“How We Came to this Place,” a series of community conversations will explore how residents of Clark County, Wash., got there as individuals and as a community.
The Clark County Stories Project, beginning January 27, is a partnership of the Clark County Historical Museum, Washington State University Vancouver and Fort Vancouver Regional Library District. It aims to inspire and train community members to collect the oral histories of residents who have witnessed the changes of the last 30 to 50 years.
“Each of us has a story about how we came here,” said WSU Vancouver history professor Sue Peabody, one of the project founders who also is a Clark County Historical Society trustee. “Each of us can see the rapid development and changes in our communities.”
The population of Clark County has more than doubled over the last 30 years to almost 500,000. More than half — 54 percent — of its residents were born in another state; 10 percent were born in another country.
Trump has made clear that he is listening to a powerful group of people eager to set the stage for Armageddon and the Second Coming.
By Matthew Avery Sutton, Edward R. Meyer distinguished professor of history
Biblical prophecy is being fulfilled. President Donald Trump’s recognition of Jerusalem as the capital of Israel has set in motion events that evangelicals have long predicted. Or so it seems to the president’s most faithful supporters.
The president’s latest foreign policy decision is a gift to the evangelicals who have long supported him, those who advise him and those who fill his cabinet.
American evangelicals believe that Jesus is going to return to earth soon. But for that to happen, most of these Christians believe, Jerusalem has to become the capital of Israel.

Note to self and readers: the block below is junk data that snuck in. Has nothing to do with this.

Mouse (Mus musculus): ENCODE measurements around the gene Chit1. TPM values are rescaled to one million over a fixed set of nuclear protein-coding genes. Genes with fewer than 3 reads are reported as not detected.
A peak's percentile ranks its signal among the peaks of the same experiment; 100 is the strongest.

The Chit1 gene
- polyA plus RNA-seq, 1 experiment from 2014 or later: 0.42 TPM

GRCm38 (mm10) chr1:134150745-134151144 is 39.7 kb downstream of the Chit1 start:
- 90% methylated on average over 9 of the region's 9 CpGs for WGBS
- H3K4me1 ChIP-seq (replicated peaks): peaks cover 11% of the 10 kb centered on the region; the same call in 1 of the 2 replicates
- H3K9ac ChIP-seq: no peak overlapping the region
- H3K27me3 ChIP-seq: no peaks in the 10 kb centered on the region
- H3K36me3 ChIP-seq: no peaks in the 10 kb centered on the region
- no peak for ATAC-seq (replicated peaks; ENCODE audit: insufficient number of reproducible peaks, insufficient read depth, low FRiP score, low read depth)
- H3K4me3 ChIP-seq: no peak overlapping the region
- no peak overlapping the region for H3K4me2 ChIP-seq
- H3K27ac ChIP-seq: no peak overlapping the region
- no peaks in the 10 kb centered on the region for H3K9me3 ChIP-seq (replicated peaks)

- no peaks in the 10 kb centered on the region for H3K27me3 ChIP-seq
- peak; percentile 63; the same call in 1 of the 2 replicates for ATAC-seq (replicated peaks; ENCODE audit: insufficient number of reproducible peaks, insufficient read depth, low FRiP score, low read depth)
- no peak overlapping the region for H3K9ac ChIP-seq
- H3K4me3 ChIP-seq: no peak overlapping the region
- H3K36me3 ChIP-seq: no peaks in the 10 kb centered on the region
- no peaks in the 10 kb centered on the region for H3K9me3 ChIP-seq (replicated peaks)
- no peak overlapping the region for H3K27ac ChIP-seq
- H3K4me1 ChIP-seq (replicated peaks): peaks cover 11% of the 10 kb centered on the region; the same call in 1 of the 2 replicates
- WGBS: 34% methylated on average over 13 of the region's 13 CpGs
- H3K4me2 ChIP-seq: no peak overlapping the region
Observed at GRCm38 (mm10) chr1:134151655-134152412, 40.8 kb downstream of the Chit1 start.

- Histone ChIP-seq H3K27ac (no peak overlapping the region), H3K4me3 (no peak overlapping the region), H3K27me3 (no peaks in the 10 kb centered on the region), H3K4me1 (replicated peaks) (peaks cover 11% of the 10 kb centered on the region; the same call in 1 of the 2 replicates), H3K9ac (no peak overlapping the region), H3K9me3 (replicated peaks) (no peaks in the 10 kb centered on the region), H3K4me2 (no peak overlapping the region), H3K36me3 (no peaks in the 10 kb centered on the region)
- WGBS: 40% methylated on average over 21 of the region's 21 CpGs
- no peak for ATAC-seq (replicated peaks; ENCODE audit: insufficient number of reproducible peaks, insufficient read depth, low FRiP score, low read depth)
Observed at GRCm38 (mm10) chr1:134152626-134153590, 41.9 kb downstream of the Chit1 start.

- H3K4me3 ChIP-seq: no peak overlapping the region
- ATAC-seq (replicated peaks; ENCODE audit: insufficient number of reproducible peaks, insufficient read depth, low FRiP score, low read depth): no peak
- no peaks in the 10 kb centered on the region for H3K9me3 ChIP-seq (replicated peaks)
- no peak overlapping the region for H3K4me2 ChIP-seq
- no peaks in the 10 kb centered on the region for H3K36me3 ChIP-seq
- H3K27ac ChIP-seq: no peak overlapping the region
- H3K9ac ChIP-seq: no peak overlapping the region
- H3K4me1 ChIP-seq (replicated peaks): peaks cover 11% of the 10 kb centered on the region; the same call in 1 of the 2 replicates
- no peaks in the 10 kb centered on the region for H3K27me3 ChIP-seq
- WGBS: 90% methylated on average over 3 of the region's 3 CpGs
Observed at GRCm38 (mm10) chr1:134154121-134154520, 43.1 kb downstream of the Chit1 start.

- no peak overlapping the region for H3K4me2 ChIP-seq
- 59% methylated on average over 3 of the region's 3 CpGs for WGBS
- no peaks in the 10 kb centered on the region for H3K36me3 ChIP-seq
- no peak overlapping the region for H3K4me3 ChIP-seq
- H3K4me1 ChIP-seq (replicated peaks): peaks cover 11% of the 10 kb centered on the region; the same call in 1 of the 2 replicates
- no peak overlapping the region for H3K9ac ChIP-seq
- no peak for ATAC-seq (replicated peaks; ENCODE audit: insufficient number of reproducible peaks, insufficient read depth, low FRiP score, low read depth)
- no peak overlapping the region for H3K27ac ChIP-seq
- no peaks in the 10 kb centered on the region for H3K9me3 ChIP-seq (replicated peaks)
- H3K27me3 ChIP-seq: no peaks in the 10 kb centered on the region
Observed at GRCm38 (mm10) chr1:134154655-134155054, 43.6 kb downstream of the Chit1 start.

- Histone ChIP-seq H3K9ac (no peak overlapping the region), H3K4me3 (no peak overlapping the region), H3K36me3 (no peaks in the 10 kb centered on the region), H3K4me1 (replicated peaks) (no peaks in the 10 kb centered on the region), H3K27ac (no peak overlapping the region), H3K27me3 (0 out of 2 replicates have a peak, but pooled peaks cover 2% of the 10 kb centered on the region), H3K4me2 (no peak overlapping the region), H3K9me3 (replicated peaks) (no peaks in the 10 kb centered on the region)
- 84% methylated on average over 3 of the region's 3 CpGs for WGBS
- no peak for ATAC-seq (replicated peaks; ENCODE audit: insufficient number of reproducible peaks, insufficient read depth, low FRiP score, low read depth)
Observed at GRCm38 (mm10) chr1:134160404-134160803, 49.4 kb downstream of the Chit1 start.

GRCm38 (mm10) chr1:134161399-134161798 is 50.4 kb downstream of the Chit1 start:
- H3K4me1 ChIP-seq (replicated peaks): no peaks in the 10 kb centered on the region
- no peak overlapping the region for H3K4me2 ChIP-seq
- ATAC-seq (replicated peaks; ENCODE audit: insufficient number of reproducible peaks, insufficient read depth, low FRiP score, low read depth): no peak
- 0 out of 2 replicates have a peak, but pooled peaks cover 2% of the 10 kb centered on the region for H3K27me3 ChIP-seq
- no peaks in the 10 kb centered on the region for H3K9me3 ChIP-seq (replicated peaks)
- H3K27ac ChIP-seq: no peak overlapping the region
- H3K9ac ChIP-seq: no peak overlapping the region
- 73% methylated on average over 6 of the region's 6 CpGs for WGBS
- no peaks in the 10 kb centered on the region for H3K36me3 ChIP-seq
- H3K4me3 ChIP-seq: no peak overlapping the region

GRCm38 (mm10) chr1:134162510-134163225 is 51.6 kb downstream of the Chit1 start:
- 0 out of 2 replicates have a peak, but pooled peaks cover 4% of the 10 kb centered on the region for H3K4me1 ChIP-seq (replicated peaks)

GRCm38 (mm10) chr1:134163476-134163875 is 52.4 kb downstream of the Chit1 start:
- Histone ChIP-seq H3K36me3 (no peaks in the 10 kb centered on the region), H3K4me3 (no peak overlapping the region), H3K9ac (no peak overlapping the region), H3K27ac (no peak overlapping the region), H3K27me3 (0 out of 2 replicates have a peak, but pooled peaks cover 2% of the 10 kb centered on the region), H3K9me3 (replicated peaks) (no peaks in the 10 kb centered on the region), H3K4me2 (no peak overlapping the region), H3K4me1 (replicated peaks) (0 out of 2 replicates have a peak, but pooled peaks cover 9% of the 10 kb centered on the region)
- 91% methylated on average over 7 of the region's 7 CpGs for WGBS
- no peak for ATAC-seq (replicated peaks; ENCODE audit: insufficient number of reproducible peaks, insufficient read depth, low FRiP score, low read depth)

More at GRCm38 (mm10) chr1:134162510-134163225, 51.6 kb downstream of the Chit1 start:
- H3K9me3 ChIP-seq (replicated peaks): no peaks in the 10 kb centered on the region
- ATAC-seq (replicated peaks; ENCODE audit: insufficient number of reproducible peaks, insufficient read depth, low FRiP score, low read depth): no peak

With Trump recognizing Jerusalem as the capital, evangelicals are eagerly anticipating what might come next—perhaps the rebuilding of the temple, the rapture of all true Christians from earth, then, for the rest of us left behind, tribulation, war and the battle of Armageddon.
The Trump administration’s controversial decision to move the U.S. embassy in Israel from Tel Aviv to Jerusalem is an appeal to Alabama evangelicals who largely support embattled U.S. Senate candidate Roy Moore, says radio host Ian Masters.
Masters discusses the role of evangelicalism in U.S. politics and history with Matthew Sutton, Edward R. Meyer distinguished professor of history at WSU.
Washington State University graduate students Laura Briere and Jared Chastain, along with their faculty adviser, historian Orlan Svingen, were in College Park, Maryland last spring looking for information about the storied 161st Infantry Regiment when they stepped off the elevator on the wrong floor.
It turned out to be a fortunate mistake.
They’d hoped to find old photographs and other paper documents from the Washington National Guard regiment’s World War II deployment but stumbled onto something even more dramatic. Specifically, an old film reel containing never-before-publicly viewed footage of the unit’s fierce, island-by-island march across the Pacific.
“I wasn’t expecting any video clips,” says Briere, a school teacher from Richmond, Virginia working on a history master’s at WSU in Pullman. “We had gone there hoping to find documents, paperwork and maybe some pictures.”
Ryan W. Booth, a Ph.D. student in history at Washington State University and member of the Upper Skagit tribe, gave his talk “They Are Always at the Front” Tuesday night at Wolff Auditorium, discussing the contributions of Native American soldiers during World War I.
Despite assimilation being well-studied, he explained that martial race theory, which says that certain races of men are more war-like than others, has only been recently discussed. He added that both of these concepts help explain some of the motivations behind Native men volunteering for service during the war.
Using anecdotes, Booth explained how the spirit of most Native soldiers was of valiance and bravery, and that the front represented the greatest chance of death, but also the greatest freedom away from the strictures of Army life.
Through the martial race theory, World War I military sought to “identify and exploit” these groups to fight for their side, but the same armies supported efforts to assimilate these indigenous soldiers into Euro-American culture.
“The odd nature of attitudes towards Native Americans in the World War I period is the two-faced aspect of it,” Booth said. “On the one hand, Natives represented a fierce fighting force backed up by millennia of ancient warrior culture. On the other hand, that same culture was under assault at home as the assimilation projects, such as boarding schools, attempted to eradicate all remnants of that indigenous culture.”